Christmas can't start too early, can't last too long

Published 6:37 pm Tuesday, December 3, 2002

By By Lloyd Albritton
Well, I read another newspaper column the other day complaining about the commercialization of Christmas. I hear this every year from a lot of people, but I gotta wonder, do they really mean it?
I'll just about bet you that most of those people who make such complaints can be found at one shopping mall or another on the day after Thanksgiving, the busiest shopping day of the year, right along with millions of other shoppers who can't wait for the Christmas season to get under way.
As for me, I love it! I love the Christmas music on the radio and all the Christmas decorations and the Christmas parties and the throngs of brightly-clad, frenzied shoppers at the mall. When you really think about it, if the Christmas shopping stampede starts the day after Thanksgiving, that is only a month, or less, before Christmas. Even if some merchants start their Christmas marketing right after Halloween, is that really so bothersome?
To me, it only introduces the subtle mood of Christmas and helps to prepare us for the full onslaught following Thanksgiving. Besides, I can't tell you how many people I hear boasting these days of getting their Christmas shopping done early (even in September and October) to avoid the big rush.
Hey, Christmas is not about getting our shopping over with. It's about the process. What's the matter with these people? This is like leaving a concert or a ball game early to avoid the heavy traffic. They miss the best part.
Traffic! Ah yes, the traffic. Maybe that's the problem. Maybe people hate the heavy traffic during Christmas season. Well, I can understand that, but this still does not explain why people complain so much. Isn't traffic bad all the time, everywhere? People who complain about the crowds and the traffic during the Christmas season are like people who complain about bad television when it is they themselves who control the on/off button and who also complain about having too many channels to select from.
If they don't like the crowds and the traffic, why don't they just stay home and watch ball games? Oh, but don't get me started on ball games. Some of the same people who complain about the Christmas crowds will drive 1,000 miles to attend a college ball game and fight their way in and out through huge crowds and then talk for days about how great the game was, never once mentioning the horror of the crowds.
Do some long for the simpler days of Christmas? The good old days when we got maybe one toy? Or maybe a new pair of socks and a package of handkerchiefs? I don't get it. Man, they have some great stuff out there in those malls: nice clothes, interesting gadgets, and doo-dads and toys of all kinds. I think those who complain ought to be given, say a handmade shoe tree for Christmas, while the rest of us tear into our good stuff on Christmas morning. We'll see how good they like those good old days.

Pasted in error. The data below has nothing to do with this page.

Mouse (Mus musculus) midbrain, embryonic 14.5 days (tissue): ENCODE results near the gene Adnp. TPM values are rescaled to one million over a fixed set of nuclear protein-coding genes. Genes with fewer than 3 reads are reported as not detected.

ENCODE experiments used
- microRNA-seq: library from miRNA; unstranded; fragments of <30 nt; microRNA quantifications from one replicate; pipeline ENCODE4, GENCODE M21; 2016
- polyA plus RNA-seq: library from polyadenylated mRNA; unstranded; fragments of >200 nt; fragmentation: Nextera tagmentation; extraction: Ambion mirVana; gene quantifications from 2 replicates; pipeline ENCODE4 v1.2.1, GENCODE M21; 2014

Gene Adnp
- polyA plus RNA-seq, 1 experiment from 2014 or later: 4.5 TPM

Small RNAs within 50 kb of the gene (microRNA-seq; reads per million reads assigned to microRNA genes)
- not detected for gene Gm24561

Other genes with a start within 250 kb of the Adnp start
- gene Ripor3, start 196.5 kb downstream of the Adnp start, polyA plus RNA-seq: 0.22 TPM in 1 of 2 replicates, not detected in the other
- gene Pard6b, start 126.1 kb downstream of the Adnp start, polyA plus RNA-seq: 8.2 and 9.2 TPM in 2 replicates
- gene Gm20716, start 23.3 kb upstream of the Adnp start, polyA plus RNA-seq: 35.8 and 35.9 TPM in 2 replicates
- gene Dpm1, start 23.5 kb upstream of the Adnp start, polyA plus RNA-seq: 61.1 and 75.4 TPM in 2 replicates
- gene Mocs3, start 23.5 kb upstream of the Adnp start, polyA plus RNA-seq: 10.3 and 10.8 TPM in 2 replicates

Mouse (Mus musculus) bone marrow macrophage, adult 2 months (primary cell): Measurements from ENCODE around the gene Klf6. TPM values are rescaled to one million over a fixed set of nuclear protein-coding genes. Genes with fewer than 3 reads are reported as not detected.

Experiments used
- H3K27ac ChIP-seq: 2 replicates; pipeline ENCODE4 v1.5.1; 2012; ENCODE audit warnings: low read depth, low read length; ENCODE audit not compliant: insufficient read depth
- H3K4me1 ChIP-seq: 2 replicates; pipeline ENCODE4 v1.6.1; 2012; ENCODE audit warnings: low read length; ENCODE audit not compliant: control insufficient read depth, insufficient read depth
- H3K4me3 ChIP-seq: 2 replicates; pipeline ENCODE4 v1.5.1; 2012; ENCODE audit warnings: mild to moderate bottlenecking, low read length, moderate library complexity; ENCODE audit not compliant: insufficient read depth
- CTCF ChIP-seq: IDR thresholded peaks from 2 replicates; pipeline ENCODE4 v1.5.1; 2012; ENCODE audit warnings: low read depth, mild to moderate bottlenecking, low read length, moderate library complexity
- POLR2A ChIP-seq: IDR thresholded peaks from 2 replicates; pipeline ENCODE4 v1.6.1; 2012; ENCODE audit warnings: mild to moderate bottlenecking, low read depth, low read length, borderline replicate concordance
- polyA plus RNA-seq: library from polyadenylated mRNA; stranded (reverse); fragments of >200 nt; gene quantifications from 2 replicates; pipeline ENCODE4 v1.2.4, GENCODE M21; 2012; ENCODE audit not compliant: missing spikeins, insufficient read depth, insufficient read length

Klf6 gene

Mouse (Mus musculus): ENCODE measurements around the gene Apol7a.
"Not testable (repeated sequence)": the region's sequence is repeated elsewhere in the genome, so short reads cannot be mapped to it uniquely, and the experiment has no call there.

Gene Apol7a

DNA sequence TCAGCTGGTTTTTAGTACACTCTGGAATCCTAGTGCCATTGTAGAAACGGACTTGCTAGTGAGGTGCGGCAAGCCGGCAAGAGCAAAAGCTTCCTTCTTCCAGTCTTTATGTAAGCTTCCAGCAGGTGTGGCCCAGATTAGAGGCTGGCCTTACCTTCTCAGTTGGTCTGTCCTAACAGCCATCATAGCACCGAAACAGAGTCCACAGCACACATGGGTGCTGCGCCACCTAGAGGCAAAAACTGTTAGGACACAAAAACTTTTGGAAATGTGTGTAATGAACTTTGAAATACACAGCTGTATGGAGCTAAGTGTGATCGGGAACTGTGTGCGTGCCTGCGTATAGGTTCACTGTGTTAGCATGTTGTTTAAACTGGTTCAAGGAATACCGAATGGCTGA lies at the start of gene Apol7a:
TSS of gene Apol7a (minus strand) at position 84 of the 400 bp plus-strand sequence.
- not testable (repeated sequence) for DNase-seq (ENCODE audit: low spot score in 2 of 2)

The days before Christmas are filled with song and joyful music and family visits and gift-giving, while the day after Christmas is filled with blase. I mean, like suddenly, even as early as the afternoon of Christmas day, BAM! it's over. The curtain comes down with a thud. People are so depressed that they collapse on couches and lazy-boys and all over the floor and sigh, "I'm so glad it's over." So glad it's over! Don't they really mean, "So sad it's over?"
I think the thing that we really hate about Christmas, the only thing really, is that we feel compelled to spend money on gifts for other people. It puts a knot in our stingy guts. We spend money on ourselves all year long, for crying out loud! Whatever we want for ourselves, we buy it. The Christmas season, however, is about others. It is about giving gifts to those we love, other than ourselves.
There is truly a certain pain in using up our hard-earned savings or credit lines for gifts to others. The whole process stretches those spiritual muscles that are often couch potatoes the rest of the year. At Christmas time, most of us give more gifts to others than we do all the other months of the year put together. We literally give until it hurts. When our physical muscles get flabby and we begin an exercise program, they hurt too. These painful muscles remind us of just how out-of-shape we have become and hopefully inspire us to exercise on a more regular basis all year long. Perhaps that is the lesson we should take away from the sore muscles of Christmas. If it hurts too bad, maybe this means we should be giving more gifts the rest of the year, just to keep our souls in shape.
Christmas season is a good time and it is good for us. I don't think it starts too early and I don't think it lasts too long. I don't think Christmas is about Santa Clause, or even about Jesus Christ, who we all know was not born at this time of the year anyway. What's that you say? You say you want to know what I think? OK then, I'll tell you.
I think Christmas is a human exercise of the heart and soul. A time to tune the radio to that good Christmas music and get out there among'em and to just let the aura of this wonderful holiday take over and see what happens. To borrow a phrase from Ralph Kramden, "Baby, it's the greatest!"
Lloyd Albritton publishes a series of commentaries on the Internet entitled The Albritton Letters at He can be contacted at
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